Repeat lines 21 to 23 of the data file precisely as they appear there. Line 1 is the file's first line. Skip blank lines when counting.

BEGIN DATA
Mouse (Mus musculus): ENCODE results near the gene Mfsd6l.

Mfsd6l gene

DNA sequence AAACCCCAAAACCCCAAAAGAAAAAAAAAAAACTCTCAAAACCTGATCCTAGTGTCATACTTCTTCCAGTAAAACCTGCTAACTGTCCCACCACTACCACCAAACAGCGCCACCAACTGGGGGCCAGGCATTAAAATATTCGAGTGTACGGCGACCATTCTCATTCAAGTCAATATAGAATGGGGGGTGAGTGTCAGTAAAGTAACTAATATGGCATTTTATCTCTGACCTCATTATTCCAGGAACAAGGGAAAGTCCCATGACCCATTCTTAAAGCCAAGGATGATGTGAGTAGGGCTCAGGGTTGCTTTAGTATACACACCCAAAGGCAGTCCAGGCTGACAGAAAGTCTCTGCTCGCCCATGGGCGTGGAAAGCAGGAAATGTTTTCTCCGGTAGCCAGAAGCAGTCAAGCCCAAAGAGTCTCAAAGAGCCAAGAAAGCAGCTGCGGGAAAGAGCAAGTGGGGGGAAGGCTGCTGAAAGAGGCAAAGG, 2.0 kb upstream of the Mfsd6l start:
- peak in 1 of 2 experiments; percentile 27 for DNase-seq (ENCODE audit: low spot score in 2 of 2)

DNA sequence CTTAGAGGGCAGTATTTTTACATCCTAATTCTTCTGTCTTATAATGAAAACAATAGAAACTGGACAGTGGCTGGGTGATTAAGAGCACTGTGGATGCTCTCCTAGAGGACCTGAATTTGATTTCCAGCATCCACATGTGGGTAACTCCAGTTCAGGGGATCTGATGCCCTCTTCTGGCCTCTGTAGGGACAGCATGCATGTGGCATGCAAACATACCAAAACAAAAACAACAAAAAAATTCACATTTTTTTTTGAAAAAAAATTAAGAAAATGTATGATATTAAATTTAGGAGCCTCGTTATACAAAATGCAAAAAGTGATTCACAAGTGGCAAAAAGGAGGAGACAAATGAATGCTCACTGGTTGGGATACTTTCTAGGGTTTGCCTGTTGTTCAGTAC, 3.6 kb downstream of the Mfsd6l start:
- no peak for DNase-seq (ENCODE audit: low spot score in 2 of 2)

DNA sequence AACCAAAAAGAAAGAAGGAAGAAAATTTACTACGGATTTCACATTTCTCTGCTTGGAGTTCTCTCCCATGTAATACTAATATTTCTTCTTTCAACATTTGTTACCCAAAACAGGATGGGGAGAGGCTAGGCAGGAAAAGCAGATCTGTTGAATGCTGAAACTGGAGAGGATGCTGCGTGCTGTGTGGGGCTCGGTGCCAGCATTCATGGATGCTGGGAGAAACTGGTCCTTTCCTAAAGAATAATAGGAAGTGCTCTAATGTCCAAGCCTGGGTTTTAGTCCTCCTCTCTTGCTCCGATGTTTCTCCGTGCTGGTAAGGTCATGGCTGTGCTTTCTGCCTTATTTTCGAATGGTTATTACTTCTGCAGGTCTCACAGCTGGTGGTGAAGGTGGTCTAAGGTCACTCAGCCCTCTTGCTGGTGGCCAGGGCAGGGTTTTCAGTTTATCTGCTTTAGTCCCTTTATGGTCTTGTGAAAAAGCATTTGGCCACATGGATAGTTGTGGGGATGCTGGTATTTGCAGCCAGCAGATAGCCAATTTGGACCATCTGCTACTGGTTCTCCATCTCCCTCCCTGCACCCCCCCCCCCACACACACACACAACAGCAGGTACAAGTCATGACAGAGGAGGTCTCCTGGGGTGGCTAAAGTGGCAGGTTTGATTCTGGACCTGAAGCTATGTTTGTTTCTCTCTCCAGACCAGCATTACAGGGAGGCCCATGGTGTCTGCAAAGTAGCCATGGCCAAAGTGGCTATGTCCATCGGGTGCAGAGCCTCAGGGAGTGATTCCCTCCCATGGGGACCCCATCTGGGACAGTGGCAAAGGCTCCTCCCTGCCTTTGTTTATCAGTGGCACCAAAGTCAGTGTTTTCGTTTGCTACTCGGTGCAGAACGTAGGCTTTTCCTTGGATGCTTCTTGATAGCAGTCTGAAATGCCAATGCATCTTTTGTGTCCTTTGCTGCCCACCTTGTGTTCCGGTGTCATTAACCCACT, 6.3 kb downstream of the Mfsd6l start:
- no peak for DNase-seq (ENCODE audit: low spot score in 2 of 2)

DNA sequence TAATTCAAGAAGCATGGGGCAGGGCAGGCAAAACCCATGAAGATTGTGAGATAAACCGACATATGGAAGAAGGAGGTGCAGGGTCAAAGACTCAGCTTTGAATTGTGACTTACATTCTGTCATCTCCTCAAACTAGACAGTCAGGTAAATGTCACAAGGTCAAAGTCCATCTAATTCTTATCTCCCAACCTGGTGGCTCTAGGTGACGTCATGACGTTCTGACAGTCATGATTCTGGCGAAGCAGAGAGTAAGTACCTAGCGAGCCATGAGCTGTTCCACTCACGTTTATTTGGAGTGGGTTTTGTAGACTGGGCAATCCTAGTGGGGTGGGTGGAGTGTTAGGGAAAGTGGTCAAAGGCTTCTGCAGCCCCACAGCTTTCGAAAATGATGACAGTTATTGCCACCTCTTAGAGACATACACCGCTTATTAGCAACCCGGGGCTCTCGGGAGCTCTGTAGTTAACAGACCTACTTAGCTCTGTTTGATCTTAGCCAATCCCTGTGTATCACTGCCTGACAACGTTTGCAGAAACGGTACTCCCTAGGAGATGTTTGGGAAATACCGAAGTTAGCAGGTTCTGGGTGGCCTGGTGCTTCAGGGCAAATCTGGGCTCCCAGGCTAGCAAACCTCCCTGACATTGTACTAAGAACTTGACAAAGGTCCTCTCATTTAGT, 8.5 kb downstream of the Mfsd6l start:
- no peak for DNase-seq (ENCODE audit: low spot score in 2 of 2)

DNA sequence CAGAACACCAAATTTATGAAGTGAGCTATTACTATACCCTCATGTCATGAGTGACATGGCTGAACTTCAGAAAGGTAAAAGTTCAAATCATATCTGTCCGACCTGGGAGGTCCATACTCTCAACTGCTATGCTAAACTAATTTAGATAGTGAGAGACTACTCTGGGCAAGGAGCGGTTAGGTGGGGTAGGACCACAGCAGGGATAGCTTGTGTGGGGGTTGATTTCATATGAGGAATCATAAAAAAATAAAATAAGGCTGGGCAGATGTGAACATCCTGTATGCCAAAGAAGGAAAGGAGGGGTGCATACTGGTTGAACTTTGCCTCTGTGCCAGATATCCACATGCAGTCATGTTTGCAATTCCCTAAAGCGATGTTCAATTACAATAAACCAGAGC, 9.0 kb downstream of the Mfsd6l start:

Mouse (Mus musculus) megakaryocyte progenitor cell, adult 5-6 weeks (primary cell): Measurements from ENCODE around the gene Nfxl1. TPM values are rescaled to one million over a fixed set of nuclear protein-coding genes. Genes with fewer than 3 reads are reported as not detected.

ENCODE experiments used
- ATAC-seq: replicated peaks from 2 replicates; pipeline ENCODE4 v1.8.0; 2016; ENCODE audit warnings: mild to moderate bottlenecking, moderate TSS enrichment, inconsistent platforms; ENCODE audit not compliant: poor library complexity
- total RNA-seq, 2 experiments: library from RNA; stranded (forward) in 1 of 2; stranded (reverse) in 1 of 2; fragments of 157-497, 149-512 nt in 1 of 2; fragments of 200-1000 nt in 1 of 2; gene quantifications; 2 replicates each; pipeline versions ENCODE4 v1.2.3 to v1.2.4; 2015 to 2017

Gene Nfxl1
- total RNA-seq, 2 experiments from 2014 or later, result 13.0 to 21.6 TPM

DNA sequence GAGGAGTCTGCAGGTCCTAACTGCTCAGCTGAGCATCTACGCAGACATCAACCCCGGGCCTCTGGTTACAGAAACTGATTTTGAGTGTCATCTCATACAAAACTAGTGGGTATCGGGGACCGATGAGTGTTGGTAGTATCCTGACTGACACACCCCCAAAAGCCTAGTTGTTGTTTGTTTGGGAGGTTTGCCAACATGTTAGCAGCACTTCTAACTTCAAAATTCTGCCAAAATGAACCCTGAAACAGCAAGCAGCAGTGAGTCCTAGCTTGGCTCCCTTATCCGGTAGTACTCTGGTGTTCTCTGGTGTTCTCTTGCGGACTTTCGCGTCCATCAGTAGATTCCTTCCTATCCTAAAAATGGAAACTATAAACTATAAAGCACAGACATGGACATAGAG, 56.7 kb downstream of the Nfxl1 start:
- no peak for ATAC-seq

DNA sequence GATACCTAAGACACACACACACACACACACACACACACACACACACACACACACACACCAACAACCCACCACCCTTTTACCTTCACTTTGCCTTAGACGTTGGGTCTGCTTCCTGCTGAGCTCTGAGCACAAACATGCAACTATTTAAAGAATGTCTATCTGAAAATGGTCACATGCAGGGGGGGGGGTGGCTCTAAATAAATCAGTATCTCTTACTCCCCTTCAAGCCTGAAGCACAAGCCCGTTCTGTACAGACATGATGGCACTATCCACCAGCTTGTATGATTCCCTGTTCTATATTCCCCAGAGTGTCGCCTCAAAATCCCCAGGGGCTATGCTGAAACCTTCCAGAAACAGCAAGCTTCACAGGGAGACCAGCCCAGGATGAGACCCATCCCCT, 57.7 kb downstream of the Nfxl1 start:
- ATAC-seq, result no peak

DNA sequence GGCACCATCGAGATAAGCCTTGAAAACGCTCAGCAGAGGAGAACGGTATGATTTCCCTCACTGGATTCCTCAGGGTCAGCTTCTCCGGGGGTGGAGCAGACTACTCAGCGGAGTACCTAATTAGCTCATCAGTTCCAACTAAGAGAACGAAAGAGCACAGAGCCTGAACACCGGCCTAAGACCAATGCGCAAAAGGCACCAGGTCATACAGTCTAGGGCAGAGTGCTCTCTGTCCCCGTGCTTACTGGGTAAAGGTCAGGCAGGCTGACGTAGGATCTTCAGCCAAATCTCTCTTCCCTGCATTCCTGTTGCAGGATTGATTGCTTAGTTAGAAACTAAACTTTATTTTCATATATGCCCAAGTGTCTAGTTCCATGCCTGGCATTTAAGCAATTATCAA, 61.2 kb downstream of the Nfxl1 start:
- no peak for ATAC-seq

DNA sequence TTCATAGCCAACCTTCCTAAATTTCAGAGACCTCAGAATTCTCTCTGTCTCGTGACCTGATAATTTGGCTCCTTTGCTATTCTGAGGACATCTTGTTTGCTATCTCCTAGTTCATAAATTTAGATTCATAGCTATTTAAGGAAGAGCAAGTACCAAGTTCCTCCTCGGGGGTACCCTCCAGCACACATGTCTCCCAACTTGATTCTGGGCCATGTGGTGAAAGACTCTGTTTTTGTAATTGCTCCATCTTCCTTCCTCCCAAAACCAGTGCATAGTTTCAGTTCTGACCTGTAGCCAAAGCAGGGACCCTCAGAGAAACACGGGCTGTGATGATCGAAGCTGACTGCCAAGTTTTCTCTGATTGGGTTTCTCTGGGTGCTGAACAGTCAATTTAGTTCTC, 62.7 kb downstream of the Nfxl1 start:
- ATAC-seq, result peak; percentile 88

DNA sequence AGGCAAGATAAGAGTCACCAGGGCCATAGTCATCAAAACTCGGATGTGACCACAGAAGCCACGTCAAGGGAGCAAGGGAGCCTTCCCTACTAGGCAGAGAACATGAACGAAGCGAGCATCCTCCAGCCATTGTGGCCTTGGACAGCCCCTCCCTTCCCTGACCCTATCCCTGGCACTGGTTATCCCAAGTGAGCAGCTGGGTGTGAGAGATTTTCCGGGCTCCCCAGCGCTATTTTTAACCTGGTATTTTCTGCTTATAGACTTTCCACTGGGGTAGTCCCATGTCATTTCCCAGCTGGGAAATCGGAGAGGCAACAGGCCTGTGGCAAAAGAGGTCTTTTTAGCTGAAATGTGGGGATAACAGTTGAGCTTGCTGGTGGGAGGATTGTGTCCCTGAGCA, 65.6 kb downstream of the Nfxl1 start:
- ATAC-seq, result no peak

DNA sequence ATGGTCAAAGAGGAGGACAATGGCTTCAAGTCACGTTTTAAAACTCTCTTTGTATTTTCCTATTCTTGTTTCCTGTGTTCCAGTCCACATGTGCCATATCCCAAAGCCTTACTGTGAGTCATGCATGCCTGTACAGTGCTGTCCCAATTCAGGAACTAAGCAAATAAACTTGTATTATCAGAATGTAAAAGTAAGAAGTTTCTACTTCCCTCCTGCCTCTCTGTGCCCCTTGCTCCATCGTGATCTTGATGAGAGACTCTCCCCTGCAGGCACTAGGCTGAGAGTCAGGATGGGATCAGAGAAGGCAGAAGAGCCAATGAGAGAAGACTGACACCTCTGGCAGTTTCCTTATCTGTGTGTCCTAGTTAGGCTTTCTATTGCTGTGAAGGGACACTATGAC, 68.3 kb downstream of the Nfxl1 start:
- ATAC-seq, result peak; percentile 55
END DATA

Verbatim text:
- ATAC-seq, result no peak

DNA sequence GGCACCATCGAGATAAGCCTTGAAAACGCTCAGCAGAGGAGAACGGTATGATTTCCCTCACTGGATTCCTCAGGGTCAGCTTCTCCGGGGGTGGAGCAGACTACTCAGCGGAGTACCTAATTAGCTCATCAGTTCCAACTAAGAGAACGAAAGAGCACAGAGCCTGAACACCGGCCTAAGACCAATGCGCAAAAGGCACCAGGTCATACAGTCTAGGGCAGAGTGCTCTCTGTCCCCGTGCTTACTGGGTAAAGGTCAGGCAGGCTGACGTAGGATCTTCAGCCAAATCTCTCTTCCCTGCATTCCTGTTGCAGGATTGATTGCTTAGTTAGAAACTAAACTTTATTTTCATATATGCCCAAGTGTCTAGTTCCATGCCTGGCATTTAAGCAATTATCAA, 61.2 kb downstream of the Nfxl1 start:
- no peak for ATAC-seq